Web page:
Well, we are not Roman Catholic, so I really do not care if they do not change, even if I think they should.

The problem here I think is something that is not going to go away any time soon; although it would seem that we are making progress. Yet if all these nightmare stories that people are saying about the political issue with the Supreme Court, in regard to a potential challenge to same sex marriages and what have you, I suppose there is some reason for the concern.

The Roman Catholic Church has frequently stated that homosexuality is disordered. This is not overly striking. We know the church is slow to change. It is like a large oil tanker at sea – it takes time to shift course (though they have not even turned the wheel). Although, it is amazing that given the American Psychiatric Association removed it as a mental disease back in the 70’s.

Now, to answer the repeated question I have been asked since the reveal of the Pope’s alleged statement. Let me say this mostly for those people who read my sermons on Facebook, not so much here at the parish, because most people here who come every Sunday already know what our church's stance is on those of the LGBTQ community.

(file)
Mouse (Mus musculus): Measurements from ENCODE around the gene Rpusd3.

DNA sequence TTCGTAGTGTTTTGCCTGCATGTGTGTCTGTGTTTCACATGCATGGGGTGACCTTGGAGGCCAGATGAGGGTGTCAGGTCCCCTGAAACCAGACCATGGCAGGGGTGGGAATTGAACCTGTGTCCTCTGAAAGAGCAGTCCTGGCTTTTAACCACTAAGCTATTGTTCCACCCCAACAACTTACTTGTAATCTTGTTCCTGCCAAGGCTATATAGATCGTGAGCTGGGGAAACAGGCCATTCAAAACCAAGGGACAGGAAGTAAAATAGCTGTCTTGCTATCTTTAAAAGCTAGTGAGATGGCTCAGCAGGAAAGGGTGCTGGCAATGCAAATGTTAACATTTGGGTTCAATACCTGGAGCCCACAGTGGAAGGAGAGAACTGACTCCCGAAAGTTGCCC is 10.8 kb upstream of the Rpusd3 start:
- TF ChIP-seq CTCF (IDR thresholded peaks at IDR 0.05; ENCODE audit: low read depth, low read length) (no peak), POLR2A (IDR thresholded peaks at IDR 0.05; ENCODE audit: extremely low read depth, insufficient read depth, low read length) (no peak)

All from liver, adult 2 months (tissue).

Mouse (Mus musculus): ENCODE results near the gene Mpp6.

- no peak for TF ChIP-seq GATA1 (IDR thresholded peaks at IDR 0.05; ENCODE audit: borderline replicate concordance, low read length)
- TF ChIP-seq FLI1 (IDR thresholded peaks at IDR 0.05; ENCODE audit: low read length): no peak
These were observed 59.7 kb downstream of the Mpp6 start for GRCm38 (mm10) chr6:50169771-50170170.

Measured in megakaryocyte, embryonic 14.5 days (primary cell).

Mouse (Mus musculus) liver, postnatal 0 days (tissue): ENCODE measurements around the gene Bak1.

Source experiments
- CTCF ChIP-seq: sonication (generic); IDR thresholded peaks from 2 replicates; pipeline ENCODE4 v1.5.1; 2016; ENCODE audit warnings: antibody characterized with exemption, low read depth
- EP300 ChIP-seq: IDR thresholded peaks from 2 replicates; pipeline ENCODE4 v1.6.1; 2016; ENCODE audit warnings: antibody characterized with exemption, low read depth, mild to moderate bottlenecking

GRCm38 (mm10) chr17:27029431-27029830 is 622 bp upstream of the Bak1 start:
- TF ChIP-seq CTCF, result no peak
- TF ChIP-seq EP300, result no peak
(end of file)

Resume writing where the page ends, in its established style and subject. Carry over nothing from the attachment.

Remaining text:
We do not view anyone with the same sex attraction any differently than we do someone who is heterosexual. Our church has never really had any firm stance on the topic with the exception that they are simply accepted! Our church does not treat them, or teach about them, any differently than we do about anyone else. We will always welcome people of the LGBTQ community.